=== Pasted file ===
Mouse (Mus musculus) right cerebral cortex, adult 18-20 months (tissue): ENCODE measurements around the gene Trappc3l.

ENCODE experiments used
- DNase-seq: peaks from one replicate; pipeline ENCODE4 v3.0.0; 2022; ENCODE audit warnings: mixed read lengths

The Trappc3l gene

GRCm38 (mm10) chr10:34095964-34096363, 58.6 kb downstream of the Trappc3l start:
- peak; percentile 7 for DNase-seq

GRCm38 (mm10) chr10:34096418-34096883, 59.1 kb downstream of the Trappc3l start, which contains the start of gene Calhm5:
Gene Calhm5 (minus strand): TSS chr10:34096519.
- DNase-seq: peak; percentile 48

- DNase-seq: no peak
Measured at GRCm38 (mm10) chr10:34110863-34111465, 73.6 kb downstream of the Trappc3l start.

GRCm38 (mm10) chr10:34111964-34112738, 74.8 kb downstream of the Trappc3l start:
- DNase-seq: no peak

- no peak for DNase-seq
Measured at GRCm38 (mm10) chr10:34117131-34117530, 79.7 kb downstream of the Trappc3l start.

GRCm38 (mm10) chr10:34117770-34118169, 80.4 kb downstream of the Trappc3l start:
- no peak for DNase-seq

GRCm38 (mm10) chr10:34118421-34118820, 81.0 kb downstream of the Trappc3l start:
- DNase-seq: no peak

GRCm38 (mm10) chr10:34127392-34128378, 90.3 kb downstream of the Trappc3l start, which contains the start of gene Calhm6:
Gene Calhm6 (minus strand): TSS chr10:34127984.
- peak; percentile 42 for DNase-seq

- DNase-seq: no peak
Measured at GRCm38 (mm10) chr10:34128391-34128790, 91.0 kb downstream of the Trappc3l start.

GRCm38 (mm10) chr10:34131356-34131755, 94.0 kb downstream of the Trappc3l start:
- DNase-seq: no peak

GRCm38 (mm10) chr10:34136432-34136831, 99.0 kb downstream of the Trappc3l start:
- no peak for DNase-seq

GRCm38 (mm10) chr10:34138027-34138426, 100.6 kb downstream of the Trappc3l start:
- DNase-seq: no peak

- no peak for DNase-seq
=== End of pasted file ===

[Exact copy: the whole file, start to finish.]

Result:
Mouse (Mus musculus) right cerebral cortex, adult 18-20 months (tissue): ENCODE measurements around the gene Trappc3l.

ENCODE experiments used
- DNase-seq: peaks from one replicate; pipeline ENCODE4 v3.0.0; 2022; ENCODE audit warnings: mixed read lengths

The Trappc3l gene

GRCm38 (mm10) chr10:34095964-34096363, 58.6 kb downstream of the Trappc3l start:
- peak; percentile 7 for DNase-seq

GRCm38 (mm10) chr10:34096418-34096883, 59.1 kb downstream of the Trappc3l start, which contains the start of gene Calhm5:
Gene Calhm5 (minus strand): TSS chr10:34096519.
- DNase-seq: peak; percentile 48

- DNase-seq: no peak
Measured at GRCm38 (mm10) chr10:34110863-34111465, 73.6 kb downstream of the Trappc3l start.

GRCm38 (mm10) chr10:34111964-34112738, 74.8 kb downstream of the Trappc3l start:
- DNase-seq: no peak

- no peak for DNase-seq
Measured at GRCm38 (mm10) chr10:34117131-34117530, 79.7 kb downstream of the Trappc3l start.

GRCm38 (mm10) chr10:34117770-34118169, 80.4 kb downstream of the Trappc3l start:
- no peak for DNase-seq

GRCm38 (mm10) chr10:34118421-34118820, 81.0 kb downstream of the Trappc3l start:
- DNase-seq: no peak

GRCm38 (mm10) chr10:34127392-34128378, 90.3 kb downstream of the Trappc3l start, which contains the start of gene Calhm6:
Gene Calhm6 (minus strand): TSS chr10:34127984.
- peak; percentile 42 for DNase-seq

- DNase-seq: no peak
Measured at GRCm38 (mm10) chr10:34128391-34128790, 91.0 kb downstream of the Trappc3l start.

GRCm38 (mm10) chr10:34131356-34131755, 94.0 kb downstream of the Trappc3l start:
- DNase-seq: no peak

GRCm38 (mm10) chr10:34136432-34136831, 99.0 kb downstream of the Trappc3l start:
- no peak for DNase-seq

GRCm38 (mm10) chr10:34138027-34138426, 100.6 kb downstream of the Trappc3l start:
- DNase-seq: no peak

- no peak for DNase-seq